The start of 2022 has been a tumultuous ride for equity markets. Investors have navigated an array of fresh and existing uncertainties, including the Omicron variant, inflation, the prospect of interest rate hikes and most recently, war in Ukraine.
As a result, volatility has been elevated over the start of 2022. This is perhaps best captured by the CBOE VIX volatility index, which has averaged a level of 26.1 over the year to date to 15 March, compared to 19.7 over 2021. The VIX index represents the expected volatility over the coming 30 days for the S&P500. However, the swings in the market over the start of the year have largely landed in the red; the S&P 500 index is 10.6% lower over the year to date and the Euro Stoxx 50 is down 13.0%. Domestically, we have experienced a more modest decline in valuations, the ASX 200 closed down 4.7% over the year to 15 March. The slide in market performance comes despite a generally strong reporting season over the start of the year, as many companies delivered earnings above market expectations.
Although uncertainty surrounding COVID-19 has dominated markets over the past two years, the conflict in Ukraine and concerns of rising interest rates, including tighter central bank policy, have overtaken as the key drivers of equity market sentiment.
This begs the questions, why are these factors effecting equity market performance and should we expect stock markets to grind lower as these factors evolve?
The war in Ukraine is a humanitarian disaster of immense scale, however, the conflict also has considerable implications for financial markets. As we have observed, equity prices across the globe have fallen sharply since Russia invaded and have moved around violently since that time, alongside changes in market sentiment.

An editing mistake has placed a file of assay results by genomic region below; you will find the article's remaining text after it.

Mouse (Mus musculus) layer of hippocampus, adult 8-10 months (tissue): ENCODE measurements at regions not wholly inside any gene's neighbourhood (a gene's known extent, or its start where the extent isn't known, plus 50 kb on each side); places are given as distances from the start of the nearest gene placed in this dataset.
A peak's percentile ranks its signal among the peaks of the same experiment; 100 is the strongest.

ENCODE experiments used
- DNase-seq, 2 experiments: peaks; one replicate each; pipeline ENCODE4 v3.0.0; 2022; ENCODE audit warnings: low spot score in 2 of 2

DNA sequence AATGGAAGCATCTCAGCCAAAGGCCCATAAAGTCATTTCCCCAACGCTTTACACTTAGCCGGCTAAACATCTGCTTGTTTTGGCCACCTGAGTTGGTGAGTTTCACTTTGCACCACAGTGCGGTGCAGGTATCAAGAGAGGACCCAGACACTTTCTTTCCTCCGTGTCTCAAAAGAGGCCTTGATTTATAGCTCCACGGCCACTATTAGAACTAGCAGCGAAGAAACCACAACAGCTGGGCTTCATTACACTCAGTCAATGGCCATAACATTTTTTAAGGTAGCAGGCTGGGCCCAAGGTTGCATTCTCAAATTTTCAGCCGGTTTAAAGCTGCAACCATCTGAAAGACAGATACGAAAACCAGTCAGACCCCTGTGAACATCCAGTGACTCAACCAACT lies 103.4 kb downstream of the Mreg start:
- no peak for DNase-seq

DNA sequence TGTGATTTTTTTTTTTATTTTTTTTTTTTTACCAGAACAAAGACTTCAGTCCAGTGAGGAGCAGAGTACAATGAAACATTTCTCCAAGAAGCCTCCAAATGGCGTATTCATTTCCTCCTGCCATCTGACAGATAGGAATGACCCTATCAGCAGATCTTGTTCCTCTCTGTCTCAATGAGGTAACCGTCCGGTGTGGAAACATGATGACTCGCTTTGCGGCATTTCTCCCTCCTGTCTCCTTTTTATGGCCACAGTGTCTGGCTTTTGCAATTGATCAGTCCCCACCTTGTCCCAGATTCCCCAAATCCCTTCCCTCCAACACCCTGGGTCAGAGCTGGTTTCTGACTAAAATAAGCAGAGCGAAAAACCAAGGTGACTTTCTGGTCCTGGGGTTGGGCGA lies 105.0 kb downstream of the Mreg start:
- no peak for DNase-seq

One of the direct transmission channels driving market sentiment has been a surge in commodities prices resulting from the conflict. Russia is the world’s third largest producer of crude oil and petroleum products and the largest producer of natural gas. While together, Russia and Ukraine account for a large share of global production of wheat, base metals and precious metals.
Concerns around ongoing supply of commodities produced by Russia and Ukraine have driven a surge in commodities prices – both for commodities in which Russia and Ukraine account for a large share of production and commodities which may be substitute impacted resources, such as coal. Higher commodity prices are a headwind for growth, pressuring corporate margins and consumer purchasing power, as well as dampening confidence and therefore have negative implications for market sentiment.
However, history tells us that the impact of geopolitical conflict on equity returns is generally short lived and that stock markets tend to rebound quickly. However, much depends on the scale, duration, and location of the conflict.
This is apparent examining eight major geopolitical events which have occurred since 1939. On average, each event has wiped 16.4% off the US S&P 500 share market. Importantly, it has taken an average of 120 calendar days for the index to unwind these losses. This is shortened to 48 days when removing prolonged conflicts during World War II. Encouragingly, in the aftermath of major geopolitical events the S&P 500 has jumped an average of 9.4% in the 30-days following the market trough.
While observing history is a useful exercise, it is also important to acknowledge that, of course, these events do not occur in a vacuum. The macroeconomic backdrop, and monetary and fiscal policy are also important drivers of equity markets. In addition, equity markets have undergone major changes over the period examined, including the rise of algorithmic trading, changing composition and broadening derivatives markets.
It is too early to tell whether markets have bottomed out as a result of the Ukraine war, and much will depend on the duration and scale of the conflict. This is especially true when considering the importance of Russia and Ukraine in global commodities trade. A prolonged or more severe conflict would likely keep commodities prices higher for longer via more significant disruptions to supply, denting global growth. Indeed, the risks around stagflation have grown since the invasion of Ukraine began. Further, if Russia were to escalate the conflict beyond Ukraine, there could be much broader implications for share markets and beyond.